A604 Cooler Flow & Repeat Planet Failures


    Planetary failures are a pretty common sight in transmission shops all across the country. The Chrysler A604 units are common to planetary failures. It’s no big surprise when the teardown man tells you upon tearing one these units down to find complete planet meltdown. The problem is when You replace all the planetary gears with New / Rebuilt ones and it comes back on the tow truck .

    You go check it out, run codes etc. It has to come back out of the vehicle. Upon teardown the builder finds little tiny pieces of black, crunchy (non metal) pieces in the pan of the unit and complete planetary wipeout. The little pieces in the pan almost look like someone got floor dry into your unit. The R & R man swears he let it flush for almost a hour before he installed the unit and the gauge on your new lines flusher showed everything was normal.  The builder now suspects either the customer drives with a lead foot or You got a bad batch of parts because you have done hundreds of these things and you know it was all setup perfect when it left your bench. What happened ?

    Does this story sound so familiar ? We are going to try & explain a few things. The main cause & # 1 sign of a radiator problem is that little black crunchy material found in the bottom of the pan as seen in the picture below.

# 1 Cause

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   The Transmission oil cooler tank (as seen below) has water/antifreeze flowing all around it and down thru the middle of it to lower the ATF temperature before returning it back to the transmission as lube oil, draining back into the pan and starting the cycle all over again. The stock oil cooler (as seen below) is hollow inside, allowing coolant to flow thru the middle of it. This leaves a very small area for the ATF fluid. ATF upon entering into the cooler must weave up and down to make it’s way thru the brass mesh contained inside.

Inlet & Outlet

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    ATF upon entering into the cooler must weave up and down to make it’s way thru the brass mesh that’s not more than  .125 thick. This brass weaving has very small openings for the ATF to make it’s way thru.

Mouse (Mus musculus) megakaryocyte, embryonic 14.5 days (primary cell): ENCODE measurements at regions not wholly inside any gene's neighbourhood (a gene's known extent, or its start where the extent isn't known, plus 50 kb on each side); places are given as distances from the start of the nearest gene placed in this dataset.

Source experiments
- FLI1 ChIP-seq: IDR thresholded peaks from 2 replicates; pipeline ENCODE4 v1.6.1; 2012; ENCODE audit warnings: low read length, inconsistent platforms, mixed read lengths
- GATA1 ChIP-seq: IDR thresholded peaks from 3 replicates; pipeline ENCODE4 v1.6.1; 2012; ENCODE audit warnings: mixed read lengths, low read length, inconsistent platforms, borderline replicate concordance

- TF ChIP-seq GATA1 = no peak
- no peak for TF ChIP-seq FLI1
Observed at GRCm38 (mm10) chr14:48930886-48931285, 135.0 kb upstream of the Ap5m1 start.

Cut Cooler Tank

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    The debris is collected down in the end of the tank near the outlet. Thus, restricting our lube oil that’s returning back to our transmission. On our test vehicle, the longer that the vehicle was run , the more the cooler flow dropped. When compressed air was blown thru the lines everything seemed OK. Here is the results of the flow tests.

Collected Debris in Cooler Tank

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Cooler Tank

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* Note—Guage readings were taken on the radiator return line to the transmission*


Vehicle Cold at 1000 rpm’s in Park

.4 GPM (Gallons Per Minute)

30 psi (Pounds Per Square Inch)


*After 15 minutes of running time*

Vehicle at 1000 rpm’s in Park

.1 GPM

8 to 10 PSI


That’s Less than after 15 min’s running !


* New Radiator Results*


Vehicle Cold at 1000 rpm’s in Park

.7 GPM

40 PSI


When Tested in Overdrive with wheels off the ground

1000 to 1500 RPM’s

1.0  GPM

55 PSI


    Now, to answer the question on how did we come up with these readings. We built our own flow tester. As seen in the photo below.

Flow Meter

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     The radiator in this 1992 Dynasty gave us another surprise. We had done removed the tank off of the radiator & it was leaned up on a teardown bench so that any drainage would not make a mess. The radiator fell down flat onto the bench, when we picked it up to our surprise, the radiator was FULL of debris from when it spent time in the body shop for some frontend repair. This car was well taken care of and kept clean. With this car having air conditioning, You couldn’t see how bad it was plugged up.


 Debris Plugged Radiator

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OEM Cooler bypass Valve plugged with debris

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